I get tired of incomplete pictures, tired of the people limiting the function of the women’s healthcare system to simply enabling women to become sexualized objects who don’t get pregnant or mothers who do. I get tired of the silence, how doctors don’t want to be bothered with women whose bodies are giving them grief unless said women are trying to have kids and can’t. But what’s gets me the most is that women are expected to handle any issues related to the female body privately and quietly as if it’s something to be ashamed of, something we’re not supposed to talk about because the female body is a nuisance if it’s not providing pleasure or birthing a child. And we deserve better than that, we really do. 

And I’d like to thank my NFP doctors once again for not subscribing to the infallible doctor myth or treating me like a one-size-fits-all patient. Because not only have they made fantastic strides in restoring my health and given me a great network of doctors and friends to help me learn how to take care of myself (and giggle about charting with), they ended that silence and they listened to me.   


Isn’t It Ironic?

So today I came across an interesting comment which read:

Isn’t it ironic how Christians/Catholics are “pro-life” in the sense that life is important to them, but if that life happens to be gay, like me, it’s suddently worthless. So you’ll fight for fetuses but applaud Russian men who beat homosexuals?

This certainly reeks of a bad experience with the Church and I actually feel compassion for this guy because while he may be believing a lie it doesn’t mean the lie doesn’t give him genuine sadness. And in light of that revelation it bothers me that I get accused of hating things all the time, whether directly or indirectly, not based on my actions but as a “natural” result of my beliefs.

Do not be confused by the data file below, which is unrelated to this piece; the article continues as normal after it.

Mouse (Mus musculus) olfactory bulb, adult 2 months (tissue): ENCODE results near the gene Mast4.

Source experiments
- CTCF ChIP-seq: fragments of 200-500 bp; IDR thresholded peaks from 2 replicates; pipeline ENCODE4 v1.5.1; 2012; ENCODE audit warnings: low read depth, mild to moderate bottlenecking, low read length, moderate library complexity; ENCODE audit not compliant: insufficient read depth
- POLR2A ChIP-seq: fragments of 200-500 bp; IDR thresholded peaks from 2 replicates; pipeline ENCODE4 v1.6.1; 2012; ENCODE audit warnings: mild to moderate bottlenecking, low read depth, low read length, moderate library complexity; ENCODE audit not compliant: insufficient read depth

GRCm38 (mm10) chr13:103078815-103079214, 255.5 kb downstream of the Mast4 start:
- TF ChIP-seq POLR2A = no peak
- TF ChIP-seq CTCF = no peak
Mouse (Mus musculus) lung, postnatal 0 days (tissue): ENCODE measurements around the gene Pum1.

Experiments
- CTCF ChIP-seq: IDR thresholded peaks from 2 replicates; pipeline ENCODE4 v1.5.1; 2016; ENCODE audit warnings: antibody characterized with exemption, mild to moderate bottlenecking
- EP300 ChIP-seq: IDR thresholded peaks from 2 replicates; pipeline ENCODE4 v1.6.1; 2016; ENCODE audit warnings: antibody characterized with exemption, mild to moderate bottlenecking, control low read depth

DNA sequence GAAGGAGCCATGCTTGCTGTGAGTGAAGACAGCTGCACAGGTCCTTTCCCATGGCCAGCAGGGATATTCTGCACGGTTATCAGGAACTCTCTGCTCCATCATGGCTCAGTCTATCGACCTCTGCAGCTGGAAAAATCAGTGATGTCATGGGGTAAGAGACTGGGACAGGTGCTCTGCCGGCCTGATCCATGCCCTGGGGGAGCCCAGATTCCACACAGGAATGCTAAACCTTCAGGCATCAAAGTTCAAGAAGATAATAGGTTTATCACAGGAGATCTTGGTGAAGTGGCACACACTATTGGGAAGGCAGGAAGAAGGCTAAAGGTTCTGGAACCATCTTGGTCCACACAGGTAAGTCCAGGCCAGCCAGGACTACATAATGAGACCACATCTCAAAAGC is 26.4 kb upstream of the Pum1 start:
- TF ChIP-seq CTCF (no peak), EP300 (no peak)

I would not deny being pro-life after writing so many pieces about the topic but I reject the notion that because I believe in something I must by default hate everything else that is not that something. This is an absolutely baseless assumption because the nature of choice implies exclusion. By choosing to wear my cute gray sweater from Kohls to work today I rejected every other top in my closet not because I’m anti t-shirt or against my navy blue sweaters or because I hate cardigans (I love them), but because I had to pick a top for work today and this one is pretty, weather appropriate, and convenient as I had a limited window to make my choice since I overslept.

But there are more important choices in this world than which top to wear and when it comes to religion I’m never sure whether I chose Catholicism (I did) or it chose me (also true). But to be Catholic is to believe it’s teaching to be the truth revealed to man through the guidance of the Holy Spirit. And I do. Call it mindless submission to authority if you like, but it is my free choice to be Catholic and that decision binds me to its teaching because if I profess it as my faith but don’t believe or practice its teachings then I am a hypocrite.

And with Catholicism, it is often explained to me that because I follow Church teaching which upholds traditional marriage I automatically hate all gay people. False. That because I follow Church teachings on chastity I’m a prude who looks down on everyone and has “unrealistic” expectations about life and men. False (and rather jaded). And that because I follow Church teaching on contraception I’m against women’s rights. Also false. The list goes on. I’m thinking you get the idea. The ironic part is those I have argued with and who bring such claims forward are using their own bias to condemn my perceived bias and demanding I apologize for their incorrect perceptions.

I can tell you I’m not against the individuals of the LGBT community, women, etc. but I have no control as to whether or not you believe it. I would hope my words and actions demonstrate as much to you but that’s the tricky part about bias, if people are looking to hate or denounce you they can certainly find a way and once the claim is out there our shallow world cares very little about whether or not it’s actually true so long as it fits the narrative of Christians as bigoted, oppressive, ignorant etc. And to use such a narrative to justify hating me because of my religion, to use that ill will as the basis for assuming that I would do something so callous as to cheer one man beating another solely because of his sexual preference is perhaps the most ironic of all because in that moment this anonymous man becomes the very type of person he is condemning, one who chooses to hate others based on nothing but their life choices.